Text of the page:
Gatlinburg, Tennessee residents protest city officials’ gag on wildfire discussion

A group of Gatlinburg residents and their supporters are organizing opposition to the mayor’s and City Commission’s efforts to stifle discussion of the response to a wildfire that killed 14 people there late last year.

The Gatlinburg City Commission last month passed a resolution drastically restricting the basic democratic right of citizens to make public comments and raise questions at Commission meetings. Under Resolution 939 passed June 30, citizens would be required to submit no later than five days before a Commission meeting who they are and what question they want to ask if the topic is not on the Commission agenda. Comments or questions would be limited to three minutes.

Perhaps the most onerous provision is that elected officials can arbitrarily reject or refuse to respond to any or all questions.

“We’ve been asking questions, they sit at the panel and stare at us,” Laura Meir, a member of Gatlinburg Wildfire Survivors, told Knoxville’s WATE television news.

The group has been circulating a petition to have the resolution repealed. To date it has been signed by 2,400 people—a number made even more significant by the fact that Gatlinburg is home to just over 4,000 permanent residents.

Meir said elected officials have attempted to hide behind a gag order which never affected them. “They always say they can’t talk because they’re under this gag request,” she said. “The odds of the timing is very strange to me.... Five days isn’t a problem for me. It’s the part that they can vote to decide which questions get asked and which ones don’t.”

Last year’s fire began in the Great Smoky Mountains Nation Park near Gatlinburg, a popular tourist attraction.

Starting at a spot called Chimney Tops, what might have been contained under normal weather conditions became a massive wildfire driven by strong winds of more than 80 miles per hour and fueled by extremely dry drought conditions. The blaze edged down the mountain reaching the outskirts of Gatlinburg. The center of the city, which contained the main tourist attractions, was spared, but the surrounding dry, wooded areas became what one fire department official called “The Apocalypse.”

In the aftermath of the fire, two teenagers were initially held as suspects but were later released with all charges dropped. There is still no certainty on what caused the fire or why there were delays in emergency response.

Fourteen people were killed, some tourists and some local residents, and at least 175 others were injured. Approximately 2,400 structures were destroyed or damaged, costing an estimated $500 million.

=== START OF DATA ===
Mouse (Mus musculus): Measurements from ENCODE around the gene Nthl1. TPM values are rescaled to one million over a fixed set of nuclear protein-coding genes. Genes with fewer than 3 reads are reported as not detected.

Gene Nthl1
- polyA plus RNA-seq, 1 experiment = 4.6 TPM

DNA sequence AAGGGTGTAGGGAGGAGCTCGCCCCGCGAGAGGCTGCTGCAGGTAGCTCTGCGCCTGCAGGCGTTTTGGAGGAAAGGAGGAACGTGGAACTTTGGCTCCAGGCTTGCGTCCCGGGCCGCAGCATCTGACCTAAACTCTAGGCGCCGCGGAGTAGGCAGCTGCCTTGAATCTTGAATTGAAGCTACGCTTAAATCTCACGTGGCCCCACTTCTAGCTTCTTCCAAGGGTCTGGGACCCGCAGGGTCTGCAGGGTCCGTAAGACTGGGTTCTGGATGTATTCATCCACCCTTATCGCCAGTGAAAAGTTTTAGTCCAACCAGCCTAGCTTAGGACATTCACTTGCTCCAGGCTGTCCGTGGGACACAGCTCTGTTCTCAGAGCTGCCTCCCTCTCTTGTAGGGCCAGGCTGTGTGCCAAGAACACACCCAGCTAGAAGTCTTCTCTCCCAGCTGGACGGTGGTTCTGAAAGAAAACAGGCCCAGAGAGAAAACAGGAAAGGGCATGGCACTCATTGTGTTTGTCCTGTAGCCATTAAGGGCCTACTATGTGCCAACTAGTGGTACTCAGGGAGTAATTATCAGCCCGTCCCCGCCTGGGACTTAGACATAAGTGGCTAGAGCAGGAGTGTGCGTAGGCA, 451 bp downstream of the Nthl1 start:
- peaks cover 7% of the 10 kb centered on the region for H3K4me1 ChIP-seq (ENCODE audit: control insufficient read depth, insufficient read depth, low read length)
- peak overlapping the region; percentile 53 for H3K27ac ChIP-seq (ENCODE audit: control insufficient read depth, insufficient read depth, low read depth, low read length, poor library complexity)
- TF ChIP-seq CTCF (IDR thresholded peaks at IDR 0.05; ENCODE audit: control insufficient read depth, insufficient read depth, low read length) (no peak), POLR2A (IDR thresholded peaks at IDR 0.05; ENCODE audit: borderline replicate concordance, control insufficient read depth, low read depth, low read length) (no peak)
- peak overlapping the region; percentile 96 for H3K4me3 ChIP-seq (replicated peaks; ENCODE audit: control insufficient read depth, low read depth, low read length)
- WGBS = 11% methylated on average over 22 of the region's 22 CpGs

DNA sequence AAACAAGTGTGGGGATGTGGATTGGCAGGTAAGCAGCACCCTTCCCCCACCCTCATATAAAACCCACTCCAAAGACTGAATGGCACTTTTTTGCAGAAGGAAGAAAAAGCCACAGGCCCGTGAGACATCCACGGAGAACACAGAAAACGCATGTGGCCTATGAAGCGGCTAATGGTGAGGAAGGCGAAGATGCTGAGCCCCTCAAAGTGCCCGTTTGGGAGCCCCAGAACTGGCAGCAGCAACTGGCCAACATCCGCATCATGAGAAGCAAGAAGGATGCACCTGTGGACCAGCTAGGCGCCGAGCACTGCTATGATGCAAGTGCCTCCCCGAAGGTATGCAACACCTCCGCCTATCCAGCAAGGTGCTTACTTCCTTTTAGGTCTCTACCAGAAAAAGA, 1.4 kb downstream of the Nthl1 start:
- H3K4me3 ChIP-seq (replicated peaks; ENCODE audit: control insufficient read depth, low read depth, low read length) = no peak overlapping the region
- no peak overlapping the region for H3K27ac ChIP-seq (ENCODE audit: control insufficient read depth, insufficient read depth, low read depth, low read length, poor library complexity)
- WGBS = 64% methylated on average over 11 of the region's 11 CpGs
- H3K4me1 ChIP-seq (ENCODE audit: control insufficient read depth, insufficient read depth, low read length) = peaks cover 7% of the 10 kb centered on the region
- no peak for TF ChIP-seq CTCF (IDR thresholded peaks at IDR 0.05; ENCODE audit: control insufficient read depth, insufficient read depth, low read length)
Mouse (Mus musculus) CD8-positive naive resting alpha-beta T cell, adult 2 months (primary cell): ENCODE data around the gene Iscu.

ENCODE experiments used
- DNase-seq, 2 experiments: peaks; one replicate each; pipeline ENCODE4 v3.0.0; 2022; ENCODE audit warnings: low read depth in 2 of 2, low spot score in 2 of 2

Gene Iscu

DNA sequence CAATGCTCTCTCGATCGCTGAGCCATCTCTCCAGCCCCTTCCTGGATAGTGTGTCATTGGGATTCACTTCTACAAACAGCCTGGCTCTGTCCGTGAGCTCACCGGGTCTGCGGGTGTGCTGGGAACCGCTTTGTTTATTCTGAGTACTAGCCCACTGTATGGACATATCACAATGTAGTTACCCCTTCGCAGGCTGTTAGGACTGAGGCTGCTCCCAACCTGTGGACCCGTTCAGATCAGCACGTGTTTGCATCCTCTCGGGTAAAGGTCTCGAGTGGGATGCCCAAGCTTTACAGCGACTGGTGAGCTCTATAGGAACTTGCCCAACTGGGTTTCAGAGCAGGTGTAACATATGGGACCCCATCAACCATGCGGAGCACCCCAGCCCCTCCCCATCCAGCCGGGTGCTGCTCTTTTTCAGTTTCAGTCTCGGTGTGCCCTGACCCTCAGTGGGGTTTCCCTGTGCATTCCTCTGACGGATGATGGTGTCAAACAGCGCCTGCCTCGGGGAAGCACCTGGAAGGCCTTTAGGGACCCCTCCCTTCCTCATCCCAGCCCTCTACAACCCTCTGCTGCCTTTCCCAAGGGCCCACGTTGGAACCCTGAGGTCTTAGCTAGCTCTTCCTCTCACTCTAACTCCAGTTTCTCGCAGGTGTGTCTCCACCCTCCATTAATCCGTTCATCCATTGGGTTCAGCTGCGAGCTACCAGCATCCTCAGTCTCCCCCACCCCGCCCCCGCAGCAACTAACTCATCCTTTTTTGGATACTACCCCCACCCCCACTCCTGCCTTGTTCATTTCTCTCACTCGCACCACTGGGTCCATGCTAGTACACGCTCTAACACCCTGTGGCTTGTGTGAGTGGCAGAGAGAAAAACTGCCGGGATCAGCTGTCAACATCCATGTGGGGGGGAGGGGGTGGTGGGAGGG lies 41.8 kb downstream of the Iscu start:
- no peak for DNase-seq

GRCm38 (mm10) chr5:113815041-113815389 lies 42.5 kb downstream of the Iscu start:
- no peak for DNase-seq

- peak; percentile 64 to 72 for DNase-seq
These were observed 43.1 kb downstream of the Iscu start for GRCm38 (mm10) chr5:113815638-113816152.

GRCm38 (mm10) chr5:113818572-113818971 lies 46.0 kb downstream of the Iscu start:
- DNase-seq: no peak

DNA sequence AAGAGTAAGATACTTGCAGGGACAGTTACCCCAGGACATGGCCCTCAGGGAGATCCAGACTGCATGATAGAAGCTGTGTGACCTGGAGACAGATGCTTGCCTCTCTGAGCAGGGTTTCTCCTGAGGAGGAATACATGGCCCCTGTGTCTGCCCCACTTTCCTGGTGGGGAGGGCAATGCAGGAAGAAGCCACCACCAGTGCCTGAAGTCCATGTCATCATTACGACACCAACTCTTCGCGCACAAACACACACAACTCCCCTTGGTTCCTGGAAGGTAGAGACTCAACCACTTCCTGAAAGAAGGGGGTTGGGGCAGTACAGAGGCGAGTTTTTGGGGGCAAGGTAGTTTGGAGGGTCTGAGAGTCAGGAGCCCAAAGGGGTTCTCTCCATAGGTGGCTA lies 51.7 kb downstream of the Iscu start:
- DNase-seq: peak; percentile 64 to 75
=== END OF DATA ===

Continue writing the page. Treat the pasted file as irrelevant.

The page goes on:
In the months since the disaster, residents have raised numerous questions: Why were warnings not sent out sooner? Why was the necessary evacuation of some 14,000 people slow in coming? Why were emergency warnings not sent out to cellphones?

The biggest question from many is why elected officials are not forthcoming with more information and seemingly intent on blocking efforts by the public to get answers.

Since the arrest of the two teenagers, government agencies have cited privacy rules surrounding juvenile court cases as grounds to deny requests for records that in any other circumstance would have been public.

Until the teens were released, information from the Tennessee Emergency Management Agency (TEMA) and the Gatlinburg fire and police departments was withheld from the public. After a Sevier County judge ruled that such information should be released, state officials “sat on the judge’s ruling for three weeks and kept it secret until the News Sentinel obtained a copy,” the Knoxville newspaper reported June 27.

Since then, TEMA officials have given assurance that they will comply with the judge’s ruling, but they have not indicated how long it would take to release the records. Sevier County and Gatlinburg officials have merely stated that they are “reviewing” the ruling.

In the Gatlinburg petition, the group noted the timing of the city commission meeting resolution. “Conveniently just days before we learned the gag order did not include officials (who have been saying they could not give us any information regarding the wildfires that killed our friends and destroyed our homes) they passed this resolution to limit the types of questions we could ask. Our city just experienced the biggest devastation in the history of the State of Tennessee. We deserve to speak freely to get answers on safety, accountability and actions taken the days leading up to the Gatlinburg Wildfire and the efforts to rebuild,” the petition states.

Overall, Sevier County is much better off economically than Tennessee’s small rural and poor counties, thanks to the tourism generated by the Great Smoky Mountain National Park and other tourist attractions like Gatlinburg and Pigeon Forge, home to country music star Dolly Parton’s Dollywood, the largest ticketed attraction in Tennessee.

However, Sevier County residents who may find employment in the tourist centers may not be able to afford the $100-plus-a-night hotel rooms. Median income for a household in the county was $34,719. About 8 percent of the families and 11 percent of the population are living below the poverty line, including 13 percent of those under the age of 18, according to US Census figures.

Last year’s fire cut Gatlinburg’s tourism by more than a third, destroying the livelihoods of many residents and leading to budget cuts. Much of the local budget depends upon the so-called “amusement tax” and taxes on hotel and motel use. Hotel/motel tax revenue fell by 51 percent after the fire, though it has improved in the summer season. The state of Tennessee receives a large amount of revenue from the tourism towns in the east; Sevier County alone generates about $2 billion a year.

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